Autolux : Transit Transit

Six years ago, Autolux unleashed one of 2004’s most thrilling experimental alt-rock records with the release of their debut album,Future Perfect. Among their followers was Trent Reznor who invited the LA trio on Nine Inch Nails’ 2005 US tour.
The six year wait for Future Perfect’s follow-up, however, had more to do with record company dilemmas than a tortured creative process; although, in hindsight, the time proved rewarding. Fortunately, a new signing to ATP – following an invitation from The Flaming Lips to perform at last year’s All Tomorrow’s Parties – finally saw their sophomore album, Transit Transit, unveiled to an expectant international audience.
With their experimental and eclectic sound encompassing ‘90s shoegaze, krautrock and post-punk, Autolux’s reverb/distortion-drenched riffs, expressive laments on alienation and emancipation, and fearless noise-pop soundscapes possess more than fleeting comparisons to Can, Sonic Youth, My Bloody Valentine, and The Smashing Pumpkins. But while Future Perfect emphasised the undeniably strong musicianship of its members, their second album delivers much more by way of a strengthened vision, meticulous production, and more direct songwriting.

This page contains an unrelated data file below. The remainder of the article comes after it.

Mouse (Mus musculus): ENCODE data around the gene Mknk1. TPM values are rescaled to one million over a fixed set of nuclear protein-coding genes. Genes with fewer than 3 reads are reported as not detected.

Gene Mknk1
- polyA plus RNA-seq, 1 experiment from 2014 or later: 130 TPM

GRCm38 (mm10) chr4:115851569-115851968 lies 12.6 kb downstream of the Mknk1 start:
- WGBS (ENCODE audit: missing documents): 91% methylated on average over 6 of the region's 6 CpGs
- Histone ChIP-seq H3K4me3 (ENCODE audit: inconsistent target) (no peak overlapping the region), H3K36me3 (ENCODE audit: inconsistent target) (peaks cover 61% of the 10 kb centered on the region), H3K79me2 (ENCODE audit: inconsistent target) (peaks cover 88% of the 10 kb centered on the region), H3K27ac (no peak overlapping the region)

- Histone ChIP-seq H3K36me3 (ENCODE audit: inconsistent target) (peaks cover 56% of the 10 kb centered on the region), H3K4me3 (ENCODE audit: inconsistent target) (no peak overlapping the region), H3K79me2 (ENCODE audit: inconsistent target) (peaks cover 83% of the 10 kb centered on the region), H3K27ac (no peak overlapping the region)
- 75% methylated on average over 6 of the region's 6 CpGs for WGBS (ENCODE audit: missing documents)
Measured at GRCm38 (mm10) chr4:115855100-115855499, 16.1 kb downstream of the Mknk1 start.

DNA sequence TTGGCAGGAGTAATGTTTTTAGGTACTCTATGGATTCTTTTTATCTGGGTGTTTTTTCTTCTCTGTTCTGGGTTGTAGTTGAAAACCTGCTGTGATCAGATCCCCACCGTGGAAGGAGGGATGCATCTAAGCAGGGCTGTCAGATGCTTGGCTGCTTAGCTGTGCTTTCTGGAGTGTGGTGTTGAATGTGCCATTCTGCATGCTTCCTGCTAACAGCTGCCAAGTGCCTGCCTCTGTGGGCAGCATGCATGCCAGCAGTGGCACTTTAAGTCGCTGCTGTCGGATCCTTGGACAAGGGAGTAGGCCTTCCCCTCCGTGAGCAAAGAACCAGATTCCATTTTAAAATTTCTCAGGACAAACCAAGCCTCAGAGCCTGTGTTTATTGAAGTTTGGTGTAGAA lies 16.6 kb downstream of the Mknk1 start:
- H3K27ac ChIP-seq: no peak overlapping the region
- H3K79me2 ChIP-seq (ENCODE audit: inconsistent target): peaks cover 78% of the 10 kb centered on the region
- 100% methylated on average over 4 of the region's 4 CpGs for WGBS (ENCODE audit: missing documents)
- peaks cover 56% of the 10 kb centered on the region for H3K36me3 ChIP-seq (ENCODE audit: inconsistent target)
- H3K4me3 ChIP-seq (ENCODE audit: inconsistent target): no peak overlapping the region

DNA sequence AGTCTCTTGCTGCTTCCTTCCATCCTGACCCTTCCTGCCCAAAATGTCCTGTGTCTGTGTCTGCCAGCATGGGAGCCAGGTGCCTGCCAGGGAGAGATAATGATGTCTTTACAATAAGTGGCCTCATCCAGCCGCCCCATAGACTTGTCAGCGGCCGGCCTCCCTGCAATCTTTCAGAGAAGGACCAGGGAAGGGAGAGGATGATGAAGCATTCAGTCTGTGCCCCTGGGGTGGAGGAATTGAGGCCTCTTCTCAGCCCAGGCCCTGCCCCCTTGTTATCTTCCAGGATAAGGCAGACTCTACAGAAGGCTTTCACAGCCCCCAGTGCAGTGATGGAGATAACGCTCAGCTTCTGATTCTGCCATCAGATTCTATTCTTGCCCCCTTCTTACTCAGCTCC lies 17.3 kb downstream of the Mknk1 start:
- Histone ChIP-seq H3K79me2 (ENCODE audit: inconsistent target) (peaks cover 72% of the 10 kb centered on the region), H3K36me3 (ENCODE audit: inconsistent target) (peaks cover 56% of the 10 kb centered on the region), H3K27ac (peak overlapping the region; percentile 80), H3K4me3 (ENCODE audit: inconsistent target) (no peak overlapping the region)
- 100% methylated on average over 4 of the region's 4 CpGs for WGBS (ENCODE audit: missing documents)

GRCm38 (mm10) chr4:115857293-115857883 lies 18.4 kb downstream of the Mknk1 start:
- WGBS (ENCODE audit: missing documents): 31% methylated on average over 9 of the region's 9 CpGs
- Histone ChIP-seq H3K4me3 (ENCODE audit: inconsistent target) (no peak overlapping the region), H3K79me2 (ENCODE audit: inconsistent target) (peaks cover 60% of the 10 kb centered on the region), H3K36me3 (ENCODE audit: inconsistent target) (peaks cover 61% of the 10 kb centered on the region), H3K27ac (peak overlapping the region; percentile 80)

Transit Transit opens, fittingly, with a classic snarling lament from breathy lead vocalist and bassist Eugene Goreshter: “One more lonely fascist loser... the golden age of feeling nothing”. The album’s hazy, otherworldly soundscapes confound in its eclecticism: it’s defined by cyclical mechanical beats, eerie vocals and wailing trumpets on Transit Transit’s ambient opener; unleashed broodingly in Census’ sinister guitar lines courtesy of Greg Edwards and the penetrating percussive force of Carla Azar. Highchair, however, eclipses the latter with its insidious bass lines and exotic synth workouts lending to an intoxicating rhythm substratum.
The Silversun Pickups-invoking Supertoys (Let It Be Broken) encompasses a chugging anthemic grandeur while maintaining an insidious urgency. In an intriguing shifting of dynamics, the album’s middle tracks unveil a delicate and subtler Autolux as the intimacy of its minimalism is expressed through looser percussion, mournful keys, sparser atmospherics and a more pensive, airy modulation. Conversely, menacing guitar tones and stark percussive rhythms drive the darkly hypnotism of Audience No. 2, in which Goreshter wails: “in between the thinking and the saying/threw away what I can’t believe/tell me how you lose this feeling”.
Autolux’s compositions have always emerged from exploring mood and atmosphere, divulging the melody within dissonance, and marrying the elusive importance of space with dense production, but it’s their self-produced sophomore album that adjoins – most compellingly – instrumental ambition and emotive, melodic aptitude, which will resultantly draw in a multitude of new fans.